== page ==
A full term pregnancy usually lasts about 40 weeks, and starts from the first day of your last menstrual period, to your due date. While most cases see a pregnancy completing this period, there are some cases where delivery may occur before the full term of pregnancy is completed. This is known as a premature birth.
What is a premature or preterm birth?
A premature birth is the term used for a delivery that occurs more than three weeks before your baby is due, or before 37 weeks. Going into premature labour, though, doesn’t necessarily mean that you will have a preterm baby. Many women who do experience preterm labour see this pass, and eventually deliver a baby at 37 weeks or later.
Why does preterm birth happen?
Preterm birth is normally categorized into two types:
- planned preterm birth
- spontaneous preterm birth.
Let’s look at the former first. If, during the course of your pregnancy, your medical team ascertains that there are complications that can affect the health of you or your baby, they may decide to induce labour early, or opt for a caesarean section before 37 weeks. A planned preterm birth is recommended if you are suffering from a serious medical condition, or if your baby has stopped growing. The situation that calls for a medically induced birth are many, and it is advisable that you gain complete clarity from your doctor, if this is suggested.
The exact cause of premature birth, when it occurs spontaneously, is still unknown. Medical studies, though, have linked a number of factors to premature birth. These factors can include:
- Going into labour early
- If your water breaks early
- If your cervix opens prematurely, with no contractions.
- Maternal age is also another factor for premature birth, if you are above the age of 35, or below the age of 18.
- Your height and weight can also play a role in premature birth.
- Medical conditions like preeclampsia, infection and placental abruption (where the placenta is prematurely separated from the wall of the womb during pregnancy) can also cause a preterm birth.
- Lifestyle factors like smoking, or alcohol and drug usage, as well as pre-existing medical conditions like high blood pressure and diabetes can also contribute to preterm labour or delivery.
- Multiple birth pregnancy i.e. where you may be expecting more than one new born, also run the risk of a premature birth.
What are the risks associated with preterm birth?
Premature birth is known to be one of the leading cause of new born death, and infants born too early run an increased risk of major health issues. However, with the right facilities to support them, even babies that are born as early as 26 weeks’ gestation have a strong survival rate.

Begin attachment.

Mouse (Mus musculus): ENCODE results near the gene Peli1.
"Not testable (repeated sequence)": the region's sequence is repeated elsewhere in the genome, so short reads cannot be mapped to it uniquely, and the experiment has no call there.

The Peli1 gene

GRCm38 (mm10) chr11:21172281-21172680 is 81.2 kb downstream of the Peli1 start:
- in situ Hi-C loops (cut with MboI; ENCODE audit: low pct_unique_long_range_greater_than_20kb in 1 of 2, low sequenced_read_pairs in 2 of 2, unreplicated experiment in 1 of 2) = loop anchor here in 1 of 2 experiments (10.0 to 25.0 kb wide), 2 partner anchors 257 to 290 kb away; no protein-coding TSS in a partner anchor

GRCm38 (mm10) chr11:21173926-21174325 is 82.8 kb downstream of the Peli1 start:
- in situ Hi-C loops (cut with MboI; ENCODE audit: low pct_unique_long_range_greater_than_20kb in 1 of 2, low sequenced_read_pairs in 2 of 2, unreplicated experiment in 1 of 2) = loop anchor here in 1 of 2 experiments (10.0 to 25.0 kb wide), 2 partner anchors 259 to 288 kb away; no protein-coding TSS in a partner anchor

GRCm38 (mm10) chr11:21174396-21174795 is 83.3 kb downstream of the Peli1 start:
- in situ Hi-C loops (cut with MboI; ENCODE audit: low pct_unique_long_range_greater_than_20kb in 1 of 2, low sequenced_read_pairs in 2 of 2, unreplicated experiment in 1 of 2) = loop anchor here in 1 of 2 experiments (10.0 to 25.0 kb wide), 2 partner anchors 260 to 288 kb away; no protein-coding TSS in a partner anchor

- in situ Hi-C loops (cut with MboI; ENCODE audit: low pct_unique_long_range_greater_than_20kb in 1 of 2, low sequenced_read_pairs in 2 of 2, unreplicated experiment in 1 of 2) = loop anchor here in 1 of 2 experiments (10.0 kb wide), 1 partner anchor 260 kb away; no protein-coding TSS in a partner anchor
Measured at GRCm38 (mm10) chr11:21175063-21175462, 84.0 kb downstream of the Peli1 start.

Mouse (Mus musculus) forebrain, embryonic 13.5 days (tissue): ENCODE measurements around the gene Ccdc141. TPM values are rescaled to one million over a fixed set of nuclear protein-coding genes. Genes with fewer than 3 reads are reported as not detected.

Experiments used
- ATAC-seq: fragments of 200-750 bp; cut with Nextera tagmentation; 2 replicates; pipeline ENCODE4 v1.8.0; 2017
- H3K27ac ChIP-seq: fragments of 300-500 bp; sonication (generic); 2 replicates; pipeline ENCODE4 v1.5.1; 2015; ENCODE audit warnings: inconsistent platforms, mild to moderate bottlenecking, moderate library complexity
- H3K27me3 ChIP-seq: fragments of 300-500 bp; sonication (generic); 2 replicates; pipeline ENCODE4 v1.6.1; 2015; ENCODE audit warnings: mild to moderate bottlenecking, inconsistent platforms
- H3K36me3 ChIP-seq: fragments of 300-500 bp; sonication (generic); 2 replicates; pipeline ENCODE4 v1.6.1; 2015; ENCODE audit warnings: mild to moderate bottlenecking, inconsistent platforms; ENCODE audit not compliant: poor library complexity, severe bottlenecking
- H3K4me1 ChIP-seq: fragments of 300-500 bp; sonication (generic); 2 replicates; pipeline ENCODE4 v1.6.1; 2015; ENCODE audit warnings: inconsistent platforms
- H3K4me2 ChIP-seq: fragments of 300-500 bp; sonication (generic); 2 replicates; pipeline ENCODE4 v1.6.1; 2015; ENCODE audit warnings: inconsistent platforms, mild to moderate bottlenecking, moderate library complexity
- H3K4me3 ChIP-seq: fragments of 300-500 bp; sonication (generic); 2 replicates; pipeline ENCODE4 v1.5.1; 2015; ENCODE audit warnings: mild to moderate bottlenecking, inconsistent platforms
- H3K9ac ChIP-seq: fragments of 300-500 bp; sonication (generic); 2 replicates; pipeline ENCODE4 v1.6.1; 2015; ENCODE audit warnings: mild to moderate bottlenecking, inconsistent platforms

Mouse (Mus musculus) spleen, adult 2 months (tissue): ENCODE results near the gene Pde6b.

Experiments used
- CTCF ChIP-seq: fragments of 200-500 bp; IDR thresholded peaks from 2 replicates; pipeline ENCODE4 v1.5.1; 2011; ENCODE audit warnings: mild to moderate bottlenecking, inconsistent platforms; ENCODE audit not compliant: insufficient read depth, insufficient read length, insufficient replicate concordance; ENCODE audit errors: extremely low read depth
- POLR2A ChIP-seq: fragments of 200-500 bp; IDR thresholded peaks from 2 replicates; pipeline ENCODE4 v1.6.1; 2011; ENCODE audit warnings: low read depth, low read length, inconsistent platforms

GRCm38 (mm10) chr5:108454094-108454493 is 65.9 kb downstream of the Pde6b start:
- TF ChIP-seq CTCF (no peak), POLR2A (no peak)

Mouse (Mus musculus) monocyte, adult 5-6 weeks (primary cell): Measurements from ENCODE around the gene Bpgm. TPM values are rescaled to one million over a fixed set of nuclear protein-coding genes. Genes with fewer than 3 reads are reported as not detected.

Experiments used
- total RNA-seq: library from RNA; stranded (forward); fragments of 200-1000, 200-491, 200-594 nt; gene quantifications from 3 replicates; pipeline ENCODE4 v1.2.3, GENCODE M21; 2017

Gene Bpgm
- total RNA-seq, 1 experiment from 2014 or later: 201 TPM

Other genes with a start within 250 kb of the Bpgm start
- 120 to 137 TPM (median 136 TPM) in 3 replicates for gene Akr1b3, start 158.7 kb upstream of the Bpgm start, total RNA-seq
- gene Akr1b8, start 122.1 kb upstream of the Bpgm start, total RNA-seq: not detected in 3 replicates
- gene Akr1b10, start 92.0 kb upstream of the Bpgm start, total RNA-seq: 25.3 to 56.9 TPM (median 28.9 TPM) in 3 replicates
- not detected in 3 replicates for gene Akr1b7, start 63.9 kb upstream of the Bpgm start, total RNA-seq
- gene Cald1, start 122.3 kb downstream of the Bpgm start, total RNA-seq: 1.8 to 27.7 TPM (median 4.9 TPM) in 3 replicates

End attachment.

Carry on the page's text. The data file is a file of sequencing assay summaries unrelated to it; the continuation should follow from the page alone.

It is important, though, that you know as much as you can about the possible health problems that can affect your new born. These can include:
- Apnea: Premature babies sometimes suffer from this condition, where there is a pause in breathing for 20 seconds or more. This condition may also be coupled with a slow heart rate.
- Respiratory Distress Syndrome (RDS): Babies with this medical condition do not have a protein in their lungs called surfactant, which keeps the small air sacs in the lungs from collapsing. This is one of the most common problems faced by premature babies.
- Intraventricular Haemorrhage (IVH): This medical condition causes bleeding in the brain and usually occurs near the ventricles, in the centre of the brain. Ventricles are spaced in the brain that are filled with fluid.
- Jaundice: A baby can suffer from jaundice when their liver isn’t fully developed, or are not working well. The most common symptom of this is seeing your baby’s eyes or skin turning yellow.
- Anaemia: This medical condition occurs when your baby doesn’t have enough healthy red blood cells to carry oxygen throughout the body.
- Infections: Premature babies are born without fully formed immune systems, making it difficult for them to fight off germs. Commonly faced infections can include pneumonia, sepsis and meningitis.
How can I take care of my premature baby?
The first step of taking care of your baby is to have a medical partner who has a Neonatal intensive care unit (NICU) on site. Leading medical experts like Apollo Cradle not only offer the services of an NICU, but also the help of a round-the-clock team of expert neonatologists, to ensure that your baby gets the best care. You need to then seek their advice to understand the different kinds of health complications that can occur.
Depending on their advice, your baby may need to stay in the hospital for a while longer, to properly acclimatize to life outside your womb. You also need to understand that your baby will need special equipment, as well as treatment and medicine, after leaving the hospital. Expert health providers like Apollo Cradle will help you through this process, and teach you how to take care of your baby.